While Cannes Film Festival is all set to celebrate 100 years of Indian Cinema, it is sadly the Bollywood flavor that happens to remain most predominant at it. The love for parallel cinema seems like a dying art with commercialism earning the better of it. Mentioning Cannes, one of the Indian films to get international acclaim, especially at the CFF was Chetan Anand’s 1946 film Neecha Nagar that won the Grand Prize at the Film Festival.
So amidst all the spectacular films, how did commercialism take over? The answer isn’t deep rooted or complex. In a world of exceeding consumerism, where profits speak volumes, the passion and zest for arts withered away gradually. While mainstream Bollywood was focusing on musicals, neo realistic section of film makers was designing fresh methods to offer a diversion from the mainstream world.
To embark on this rugged path was Bengali film maker Satyajit Ray. Borrowing money from the Bengal Government, he made his first film based on a Bengali novel. Pather Panchali, along with its finishing parts, Aparajito and Apur Sansar constructed Ray’s most celebrated work of Apu Trilogy that impressed all and sundry, including the jury at Cannes, Berlin and Venice Film Festivals.
With the rare formula of realism working, other directors mustered the courage to venture into this. Notable names of directors were Bimal Roy, Hrishikesh Mukherjee, Guru Dutt, Basu Chatterjee and so on. Sticking to recognizable themes, these directors presented on screen grandeur less and luster less stories with a distinct humane touch!
The second generation of art film makers comprised of heavy names like Shyam Benegal, Gulzar, Mahesh Bhatt, Govind Nihalani and so on. With actors like Smita Patil, Naseeruddin Shah, Shabana Azmi, Pankaj Kapur, Anupam Kher, Om Puri flooding the screen space with caliber, cinema of the 80-s was a sheer treat for art films alone.
It was when Bollywood became synonymous with the term trade, the investment in parallel cinema reduced which led to the unrealistic demise of the genre altogether. The 90s began well with naive film makers like Aparna Sen coming with films 36 Chowringhee Lane, but the genre was held out from public view for a long time before the wake of this millennium. Luckily, knowledge and interest in cinema emerged when regular professions were rejected by the youth. Newer film makers began working towards building a refreshed version of art cinema, popularly referred to as independent cinema. Pioneered by heavy names like Anurag Kashyap and Onir, their stories have an unusual kind of style of retelling! With modern flavor and themes floating around, films like Black Friday is a sketched out version of real life, made with honesty and impeccable sense of background detailing.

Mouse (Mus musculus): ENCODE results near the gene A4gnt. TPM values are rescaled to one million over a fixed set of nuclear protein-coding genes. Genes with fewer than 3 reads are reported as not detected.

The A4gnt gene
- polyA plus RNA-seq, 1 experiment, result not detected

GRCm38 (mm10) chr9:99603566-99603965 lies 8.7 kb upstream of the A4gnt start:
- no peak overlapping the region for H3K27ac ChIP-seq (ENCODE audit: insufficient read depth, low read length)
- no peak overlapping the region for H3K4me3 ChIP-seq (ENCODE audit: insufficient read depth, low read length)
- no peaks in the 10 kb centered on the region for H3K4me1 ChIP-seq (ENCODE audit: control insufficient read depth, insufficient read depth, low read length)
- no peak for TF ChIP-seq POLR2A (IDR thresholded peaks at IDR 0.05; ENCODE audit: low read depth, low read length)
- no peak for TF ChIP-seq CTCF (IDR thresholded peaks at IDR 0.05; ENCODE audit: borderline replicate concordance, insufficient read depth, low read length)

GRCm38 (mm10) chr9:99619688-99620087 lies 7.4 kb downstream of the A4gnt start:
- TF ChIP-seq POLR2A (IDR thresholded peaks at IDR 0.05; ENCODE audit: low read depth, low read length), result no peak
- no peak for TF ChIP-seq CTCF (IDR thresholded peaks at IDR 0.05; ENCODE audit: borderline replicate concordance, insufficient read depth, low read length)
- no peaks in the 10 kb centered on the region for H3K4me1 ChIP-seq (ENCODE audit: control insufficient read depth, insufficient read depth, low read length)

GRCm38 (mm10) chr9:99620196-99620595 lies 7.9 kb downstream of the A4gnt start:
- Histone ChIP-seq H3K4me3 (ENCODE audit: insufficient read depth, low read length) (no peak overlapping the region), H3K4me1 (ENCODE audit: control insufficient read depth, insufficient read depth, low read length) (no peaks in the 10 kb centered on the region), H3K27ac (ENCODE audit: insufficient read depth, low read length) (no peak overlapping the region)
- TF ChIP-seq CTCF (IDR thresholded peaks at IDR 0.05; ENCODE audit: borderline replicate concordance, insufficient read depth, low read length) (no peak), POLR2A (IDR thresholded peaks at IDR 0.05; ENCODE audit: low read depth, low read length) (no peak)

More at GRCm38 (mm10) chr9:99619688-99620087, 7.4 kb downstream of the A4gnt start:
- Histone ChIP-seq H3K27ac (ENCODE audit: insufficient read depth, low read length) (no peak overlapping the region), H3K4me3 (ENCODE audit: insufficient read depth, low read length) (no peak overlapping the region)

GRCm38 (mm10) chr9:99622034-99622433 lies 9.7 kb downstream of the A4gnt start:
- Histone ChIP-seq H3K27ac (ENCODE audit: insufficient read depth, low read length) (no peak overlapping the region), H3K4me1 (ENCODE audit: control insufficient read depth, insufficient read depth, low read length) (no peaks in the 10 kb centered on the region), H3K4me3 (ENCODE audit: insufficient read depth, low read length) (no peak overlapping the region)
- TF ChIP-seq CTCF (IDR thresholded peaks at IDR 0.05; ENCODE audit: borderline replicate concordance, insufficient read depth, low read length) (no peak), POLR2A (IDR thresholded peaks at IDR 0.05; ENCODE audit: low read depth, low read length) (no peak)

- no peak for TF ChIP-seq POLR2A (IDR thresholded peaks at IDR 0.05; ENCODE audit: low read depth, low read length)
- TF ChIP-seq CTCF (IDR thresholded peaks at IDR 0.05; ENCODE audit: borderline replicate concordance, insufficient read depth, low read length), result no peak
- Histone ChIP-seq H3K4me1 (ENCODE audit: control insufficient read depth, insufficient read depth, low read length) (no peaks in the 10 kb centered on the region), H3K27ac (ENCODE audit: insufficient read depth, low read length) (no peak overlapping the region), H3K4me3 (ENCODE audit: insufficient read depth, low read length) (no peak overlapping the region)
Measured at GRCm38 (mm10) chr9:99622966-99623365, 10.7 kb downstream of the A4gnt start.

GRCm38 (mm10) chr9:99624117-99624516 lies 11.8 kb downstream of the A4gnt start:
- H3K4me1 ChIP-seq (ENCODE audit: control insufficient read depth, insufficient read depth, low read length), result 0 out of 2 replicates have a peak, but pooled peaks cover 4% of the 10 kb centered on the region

Realistic art films that previously put the impression and message subtly, became loud with time. Luckily, some messages need a strong portrayal to be understood in the correct terms. From homosexuality to extra marital relationships, unusual love to unkind societies, everything under the sun was thankfully drawn into the purview of cinema.
Though the market oriented approach still scores over the intrinsic love quotient for the art, parallel strain of films after disappearing through most part of the 1990s, have re-emerged. Mainstream films now in their attempt to offer variety do copy the art film styles, but the freedom of work guaranteed in parallel cinema is absent from mainstream. It takes a lot to put your all on stake at the cost of mere conviction, knowing you might fail and still make cinema that is simply worthwhile. Most main stream directors lack the lion hearted courage to even attempt the same.
I have never been ashamed to conceal how art films work for me. Branded as mundane and morose by most, I still believe if we are celebrating the centenary year of Indian cinema, art films should necessarily be included for giving our film industries weightage and form. Mainstream cinema initially wasn’t meant to be taken seriously. It is essentially entertainment that audiences feed their bored appetites on. But parallel cinema in all its journalistic values, is the element that still concretizes Indian cinema and reaches out to the world audiences, the dilemma of the Indian folk!
Most popular magazines, newspapers are paying tribute to the glittering successful films. Koimoi, in our tribute to Indian cinema would like to name each of those talented films and valiant film makers who desired to think out of the box, create a difference. Surviving on a shoe string budget of films, and guaranteed no box office success, they invested in realism for their belief of it and the love of cinema. In this era of consumerist trend, Koimoi salutes the spirit of art films. There can never be a centenary celebration for Indian cinema minus art films.